From Chapters 6 and 7, you know that REST is much easier for your users to get started with. (Amazon S3 in Chapter 16 provides another concrete case study of REST.) The use of REST and not just SOAP or ­XML-­RPC lowers the barrier to entry. With REST, you can see results in the web browser without having to invoke a SOAP client (which is bound to be less available than a web browser). There’s a strong argument to be made that by building a good RESTful human web API, you are already building a good API:

However, if your primary developer audience is oriented toward enterprise development and is equipped with the right tooling, you might have to prefer SOAP/WSDL over REST. Remember that SOAP without WSDL isn’t that useful. And if you do SOAP, be strictly observant of the version you are using.

Again, if you build an abstraction layer underneath, you might be able to handle multiple transport protocols. Your favorite programming frameworks might autogenerate REST or SOAP interfaces for your web application.

Consider Using the Atom Publishing Protocol As a Specific Instantiation of REST

If you build Atom 1.0 feeds, you’re already on the road to building an API. Recall that there’s plenty of prior art to be studied in the Google GData APIs if you want to go down this road. (Chapter 7 has a study of GData; Chapter 15 on the Google Calendar API is another study of GData.)

Encourage the Development of API Kits: Third Party or ­In-­House

It’s nice to have both the raw XML web services and the ­language-­specific API kits. In theory, according to the argument of REST or the SOAP/WSDL camp folks, having the right web services should obviate the need for ­language-­specific API kits. My own experience is the opposite. Sure, the Google GData APIs (see Chapters 7, 8, and 10) are RESTful, but having PHP and Python libraries is very useful. Even with WSDL, a ­language-­specific API kit is handy.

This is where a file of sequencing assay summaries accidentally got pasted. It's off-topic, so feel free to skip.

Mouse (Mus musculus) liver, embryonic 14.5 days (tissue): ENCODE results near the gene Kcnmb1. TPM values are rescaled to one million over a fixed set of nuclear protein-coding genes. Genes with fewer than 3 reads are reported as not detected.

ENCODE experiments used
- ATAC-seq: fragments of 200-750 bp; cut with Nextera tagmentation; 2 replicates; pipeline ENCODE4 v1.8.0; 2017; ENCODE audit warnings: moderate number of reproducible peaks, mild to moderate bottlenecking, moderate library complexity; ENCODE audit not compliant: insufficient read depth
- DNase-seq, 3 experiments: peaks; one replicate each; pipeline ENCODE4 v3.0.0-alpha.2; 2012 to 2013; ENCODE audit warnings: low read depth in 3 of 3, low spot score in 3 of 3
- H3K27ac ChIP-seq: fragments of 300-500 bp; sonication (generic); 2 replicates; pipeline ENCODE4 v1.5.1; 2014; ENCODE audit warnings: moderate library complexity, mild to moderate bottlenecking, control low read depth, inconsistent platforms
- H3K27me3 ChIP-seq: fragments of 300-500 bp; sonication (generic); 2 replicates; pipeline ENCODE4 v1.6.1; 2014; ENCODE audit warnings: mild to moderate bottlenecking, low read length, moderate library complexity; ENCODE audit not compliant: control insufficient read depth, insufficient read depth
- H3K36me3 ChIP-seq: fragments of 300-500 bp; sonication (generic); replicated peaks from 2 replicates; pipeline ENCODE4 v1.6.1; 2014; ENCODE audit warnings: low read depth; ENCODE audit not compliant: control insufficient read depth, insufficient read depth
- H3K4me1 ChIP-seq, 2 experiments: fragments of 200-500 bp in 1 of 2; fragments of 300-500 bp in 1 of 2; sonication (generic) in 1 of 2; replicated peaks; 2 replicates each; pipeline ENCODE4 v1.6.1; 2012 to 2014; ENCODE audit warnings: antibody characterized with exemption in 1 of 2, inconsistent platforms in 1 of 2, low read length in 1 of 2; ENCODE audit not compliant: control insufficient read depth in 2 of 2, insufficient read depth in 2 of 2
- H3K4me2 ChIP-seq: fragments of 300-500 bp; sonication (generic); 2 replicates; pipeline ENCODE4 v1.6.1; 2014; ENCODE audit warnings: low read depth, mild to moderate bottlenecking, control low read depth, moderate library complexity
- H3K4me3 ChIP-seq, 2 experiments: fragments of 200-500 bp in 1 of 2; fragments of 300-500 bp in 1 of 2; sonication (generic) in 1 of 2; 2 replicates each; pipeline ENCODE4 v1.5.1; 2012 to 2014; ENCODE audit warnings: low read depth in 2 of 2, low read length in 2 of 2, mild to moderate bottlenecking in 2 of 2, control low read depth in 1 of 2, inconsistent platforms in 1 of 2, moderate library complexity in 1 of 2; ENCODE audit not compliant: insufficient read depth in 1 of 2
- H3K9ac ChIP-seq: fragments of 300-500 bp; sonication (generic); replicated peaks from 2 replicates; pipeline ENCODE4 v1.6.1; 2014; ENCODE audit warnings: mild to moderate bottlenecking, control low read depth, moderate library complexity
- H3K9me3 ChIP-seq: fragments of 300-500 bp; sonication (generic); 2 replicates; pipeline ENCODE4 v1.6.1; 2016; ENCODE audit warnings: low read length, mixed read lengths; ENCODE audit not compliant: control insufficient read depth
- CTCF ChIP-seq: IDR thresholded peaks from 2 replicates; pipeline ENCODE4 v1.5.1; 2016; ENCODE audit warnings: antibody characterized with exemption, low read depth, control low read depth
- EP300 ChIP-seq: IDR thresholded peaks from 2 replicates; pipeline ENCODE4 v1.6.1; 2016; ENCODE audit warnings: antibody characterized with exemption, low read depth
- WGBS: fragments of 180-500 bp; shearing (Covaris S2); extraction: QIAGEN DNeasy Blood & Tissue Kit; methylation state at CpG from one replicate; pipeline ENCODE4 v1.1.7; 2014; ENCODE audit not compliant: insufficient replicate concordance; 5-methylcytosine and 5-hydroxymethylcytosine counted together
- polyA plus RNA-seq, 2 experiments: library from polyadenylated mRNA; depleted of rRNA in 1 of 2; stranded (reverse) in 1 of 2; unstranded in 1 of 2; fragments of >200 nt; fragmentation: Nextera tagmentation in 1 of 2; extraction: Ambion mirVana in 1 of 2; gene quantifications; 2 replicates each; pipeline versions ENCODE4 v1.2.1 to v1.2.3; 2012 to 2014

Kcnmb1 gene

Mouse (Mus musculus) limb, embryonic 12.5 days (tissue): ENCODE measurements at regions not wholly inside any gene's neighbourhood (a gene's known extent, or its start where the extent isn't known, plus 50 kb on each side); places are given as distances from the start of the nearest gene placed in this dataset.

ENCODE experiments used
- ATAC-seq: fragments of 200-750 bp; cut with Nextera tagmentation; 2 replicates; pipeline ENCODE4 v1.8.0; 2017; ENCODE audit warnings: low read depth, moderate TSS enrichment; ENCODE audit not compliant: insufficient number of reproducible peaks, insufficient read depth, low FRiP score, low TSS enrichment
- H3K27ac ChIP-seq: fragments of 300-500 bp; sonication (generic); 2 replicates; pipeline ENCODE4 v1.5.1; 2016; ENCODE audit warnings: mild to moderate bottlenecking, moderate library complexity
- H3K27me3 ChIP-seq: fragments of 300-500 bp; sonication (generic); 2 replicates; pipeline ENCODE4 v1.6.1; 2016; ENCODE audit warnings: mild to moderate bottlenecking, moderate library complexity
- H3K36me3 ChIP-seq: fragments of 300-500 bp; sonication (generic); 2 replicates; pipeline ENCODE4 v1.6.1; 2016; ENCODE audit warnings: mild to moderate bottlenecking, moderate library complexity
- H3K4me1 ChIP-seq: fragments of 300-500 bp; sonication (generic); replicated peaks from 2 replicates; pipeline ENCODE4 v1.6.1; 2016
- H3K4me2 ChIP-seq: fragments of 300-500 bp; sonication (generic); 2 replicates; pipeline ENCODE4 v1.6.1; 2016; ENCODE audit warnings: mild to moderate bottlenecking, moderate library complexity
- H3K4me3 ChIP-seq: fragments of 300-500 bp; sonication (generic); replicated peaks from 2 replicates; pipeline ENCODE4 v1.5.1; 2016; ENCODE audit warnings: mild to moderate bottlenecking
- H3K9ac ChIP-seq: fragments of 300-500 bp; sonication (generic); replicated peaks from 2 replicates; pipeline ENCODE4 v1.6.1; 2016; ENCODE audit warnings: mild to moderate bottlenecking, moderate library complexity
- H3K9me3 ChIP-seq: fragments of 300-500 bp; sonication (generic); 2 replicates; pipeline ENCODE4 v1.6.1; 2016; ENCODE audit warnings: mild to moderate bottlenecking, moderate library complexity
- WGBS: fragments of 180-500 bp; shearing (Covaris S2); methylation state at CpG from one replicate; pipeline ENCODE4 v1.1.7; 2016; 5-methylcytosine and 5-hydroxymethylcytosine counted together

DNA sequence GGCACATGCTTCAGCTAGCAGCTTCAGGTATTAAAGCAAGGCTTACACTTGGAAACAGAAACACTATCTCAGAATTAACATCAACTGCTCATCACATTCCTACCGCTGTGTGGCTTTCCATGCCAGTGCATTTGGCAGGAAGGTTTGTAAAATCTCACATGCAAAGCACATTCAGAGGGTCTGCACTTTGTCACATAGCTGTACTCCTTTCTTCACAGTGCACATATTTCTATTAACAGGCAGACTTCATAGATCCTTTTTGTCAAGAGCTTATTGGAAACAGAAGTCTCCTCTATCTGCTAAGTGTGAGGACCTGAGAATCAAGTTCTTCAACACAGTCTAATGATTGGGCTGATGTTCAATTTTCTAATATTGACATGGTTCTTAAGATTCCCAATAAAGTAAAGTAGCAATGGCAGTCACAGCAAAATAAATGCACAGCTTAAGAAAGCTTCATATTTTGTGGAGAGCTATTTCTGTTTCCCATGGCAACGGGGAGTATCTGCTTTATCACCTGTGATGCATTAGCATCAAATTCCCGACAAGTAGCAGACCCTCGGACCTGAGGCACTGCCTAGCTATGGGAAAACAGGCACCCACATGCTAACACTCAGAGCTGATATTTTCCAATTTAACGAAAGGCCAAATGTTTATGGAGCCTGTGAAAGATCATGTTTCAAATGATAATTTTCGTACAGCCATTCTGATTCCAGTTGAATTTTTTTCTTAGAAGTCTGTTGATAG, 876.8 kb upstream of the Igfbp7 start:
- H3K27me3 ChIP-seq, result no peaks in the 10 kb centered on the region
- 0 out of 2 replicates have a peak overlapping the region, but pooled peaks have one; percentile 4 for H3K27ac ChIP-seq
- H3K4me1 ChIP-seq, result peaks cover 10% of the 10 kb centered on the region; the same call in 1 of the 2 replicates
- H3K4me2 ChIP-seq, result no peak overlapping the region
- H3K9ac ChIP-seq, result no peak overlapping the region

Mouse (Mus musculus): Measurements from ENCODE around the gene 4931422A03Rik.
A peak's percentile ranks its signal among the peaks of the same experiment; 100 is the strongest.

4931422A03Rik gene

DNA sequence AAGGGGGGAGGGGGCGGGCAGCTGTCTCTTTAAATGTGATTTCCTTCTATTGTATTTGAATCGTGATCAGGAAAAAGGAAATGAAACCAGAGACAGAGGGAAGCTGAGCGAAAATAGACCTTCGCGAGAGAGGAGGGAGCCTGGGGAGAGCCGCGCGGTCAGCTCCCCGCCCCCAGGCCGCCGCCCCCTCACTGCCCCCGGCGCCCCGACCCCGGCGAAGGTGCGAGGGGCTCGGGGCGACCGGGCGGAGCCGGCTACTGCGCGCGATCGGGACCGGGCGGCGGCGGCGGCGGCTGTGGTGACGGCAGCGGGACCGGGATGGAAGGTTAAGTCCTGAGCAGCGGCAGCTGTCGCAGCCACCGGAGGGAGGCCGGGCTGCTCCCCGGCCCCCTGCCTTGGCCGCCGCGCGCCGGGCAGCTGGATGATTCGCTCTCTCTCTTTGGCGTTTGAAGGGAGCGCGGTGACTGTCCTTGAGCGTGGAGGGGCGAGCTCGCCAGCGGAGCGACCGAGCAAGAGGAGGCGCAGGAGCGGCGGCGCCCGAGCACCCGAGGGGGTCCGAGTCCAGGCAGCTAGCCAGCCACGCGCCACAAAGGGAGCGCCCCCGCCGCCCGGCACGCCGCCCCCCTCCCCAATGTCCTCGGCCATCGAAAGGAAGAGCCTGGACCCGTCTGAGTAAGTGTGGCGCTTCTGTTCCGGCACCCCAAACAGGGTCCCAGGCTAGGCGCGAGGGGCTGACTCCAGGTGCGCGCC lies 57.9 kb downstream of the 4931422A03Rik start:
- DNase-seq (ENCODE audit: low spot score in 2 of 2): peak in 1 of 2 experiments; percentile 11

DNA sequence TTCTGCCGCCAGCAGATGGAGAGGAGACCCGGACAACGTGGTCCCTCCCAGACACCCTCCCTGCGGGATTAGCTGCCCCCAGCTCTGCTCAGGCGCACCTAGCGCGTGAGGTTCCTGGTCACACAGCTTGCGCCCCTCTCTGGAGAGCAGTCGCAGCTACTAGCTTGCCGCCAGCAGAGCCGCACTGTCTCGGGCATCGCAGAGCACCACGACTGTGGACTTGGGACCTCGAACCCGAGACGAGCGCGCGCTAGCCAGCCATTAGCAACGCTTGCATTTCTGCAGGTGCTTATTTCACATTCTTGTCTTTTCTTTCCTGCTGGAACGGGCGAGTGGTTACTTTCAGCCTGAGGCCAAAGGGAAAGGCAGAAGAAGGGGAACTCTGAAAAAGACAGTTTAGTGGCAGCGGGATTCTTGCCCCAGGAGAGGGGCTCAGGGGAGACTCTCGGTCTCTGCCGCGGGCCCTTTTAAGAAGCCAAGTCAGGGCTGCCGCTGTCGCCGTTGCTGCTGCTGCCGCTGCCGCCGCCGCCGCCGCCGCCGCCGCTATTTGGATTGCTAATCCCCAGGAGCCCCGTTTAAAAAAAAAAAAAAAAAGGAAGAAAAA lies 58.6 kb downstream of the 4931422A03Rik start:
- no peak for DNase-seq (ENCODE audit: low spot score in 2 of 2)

Ideally you would have API packets for every possible language. Of course this is not practical—and not even the largest companies such as Google provide that many API kits. The priority is to have a good ­well-­documented API. After that, I would say if you can put out an API kit in the language that you use ­in-­house, that’s already a great service. Google puts out API kits for its ­in-­house languages. Microsoft puts out API kits in the languages it supports. Beyond that you need to talk to your potential developers and see what’s important to them. (It’s nice to have API kits that cover a range of languages.) Remember you don’t have to develop all the API kits yourself—Flickr doesn’t develop that many but provides a place to publicize them and promotes those API kits in the community of developers.

If you can provide both, it’s nice to have a ­server-­side language API kit and JavaScript API kit for ­client-­side access.

Support Extensive Error Reporting in Your APIs

Note that for better or worse, it’s very easy for developers to ignore error handling. You have to encourage them to handle errors. It starts with having good documentation of errors.